It is now possible to identify a specific genetic disorder in around 50% of individuals with intellectual disability. However, we are at a very early stage of understanding the links between each genetic disorder, brain development, cognition and everyday difficulties.
De novo loss of function mutations in STXBP1 are a relatively common cause of epilepsy and intellectual disability (ID). However, little is known about the types and severities of behavioural features associated with this genetic diagnosis. To address this, researchers from the MRC CBU travelled across the UK to visit families of 14 young people with ID caused by STXBP1 mutations. They collected systematic phenotyping data encompassing neurological, developmental, and behavioural characteristics, using standardised questionnaires supplemented by researcher observations. To isolate discriminating phenotypes, the STXBP1 group was compared to 33 individuals with pathogenic mutations in other ID-associated genes.
The STXBP1 group demonstrated impairments across all assessed domains. In comparison to the ID group, the STXBP1 group had more severe global adaptive impairments, fine motor difficulties, and hyperactivity. To account for the potential impact of global cognitive impairment, secondary comparison was made to an ability-matched subset of the ID group. In comparison to the ability-matched ID group, severity of receptive language and social impairments discriminated the STXBP1 group.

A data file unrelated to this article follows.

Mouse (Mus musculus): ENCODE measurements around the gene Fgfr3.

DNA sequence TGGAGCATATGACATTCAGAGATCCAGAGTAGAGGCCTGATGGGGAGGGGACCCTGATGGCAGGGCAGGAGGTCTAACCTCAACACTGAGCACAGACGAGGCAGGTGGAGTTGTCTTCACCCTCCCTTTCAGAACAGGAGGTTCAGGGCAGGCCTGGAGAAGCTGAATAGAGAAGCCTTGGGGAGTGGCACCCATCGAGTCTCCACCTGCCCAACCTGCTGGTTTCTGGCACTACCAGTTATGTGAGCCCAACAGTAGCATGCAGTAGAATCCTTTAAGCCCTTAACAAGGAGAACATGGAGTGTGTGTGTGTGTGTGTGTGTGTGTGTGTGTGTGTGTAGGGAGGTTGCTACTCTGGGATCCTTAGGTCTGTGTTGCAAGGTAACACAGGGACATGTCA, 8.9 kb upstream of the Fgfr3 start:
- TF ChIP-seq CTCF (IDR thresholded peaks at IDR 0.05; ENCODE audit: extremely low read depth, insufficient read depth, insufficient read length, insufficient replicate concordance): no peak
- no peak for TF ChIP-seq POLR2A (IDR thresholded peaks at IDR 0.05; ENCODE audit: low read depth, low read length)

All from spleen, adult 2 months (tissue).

A particularly striking feature of the STXBP1 group, with reference to both comparison groups, was preservation of social motivation. Participants in the STXBP1 group consistently showed great enjoyment of social interactions with family members, and demonstrated reciprocal behaviours such as sharing and turn-taking. Members of the research team also observed that, participants wanted to engage with the researchers (a novel stranger within the participants’ home) particularly in social activities such as drawing, dancing, singing, and playing games.
To take these observations forward, our group is now planning to explore the mechanisms linking motor, speech, and social development in STXBP1 and other disorders caused by genes in the synaptic vesicle cycling pathway. Understanding the developmental emergence of behavioural characteristics in these groups could help to focus clinical assessment and management, with the long-term aim of improving outcomes for patients and families.
The full article can be read here: https://link.springer.com/content/pdf/10.1186%2Fs11689-019-9278-9.pdf